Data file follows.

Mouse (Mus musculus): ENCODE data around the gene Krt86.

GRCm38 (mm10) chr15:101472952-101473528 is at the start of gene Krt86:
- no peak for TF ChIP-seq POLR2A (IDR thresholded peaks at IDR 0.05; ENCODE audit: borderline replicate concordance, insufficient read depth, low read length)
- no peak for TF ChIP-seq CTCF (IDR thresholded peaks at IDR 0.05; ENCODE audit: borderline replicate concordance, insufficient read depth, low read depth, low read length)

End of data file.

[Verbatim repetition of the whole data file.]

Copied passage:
Mouse (Mus musculus): ENCODE data around the gene Krt86.

GRCm38 (mm10) chr15:101472952-101473528 is at the start of gene Krt86:
- no peak for TF ChIP-seq POLR2A (IDR thresholded peaks at IDR 0.05; ENCODE audit: borderline replicate concordance, insufficient read depth, low read length)
- no peak for TF ChIP-seq CTCF (IDR thresholded peaks at IDR 0.05; ENCODE audit: borderline replicate concordance, insufficient read depth, low read depth, low read length)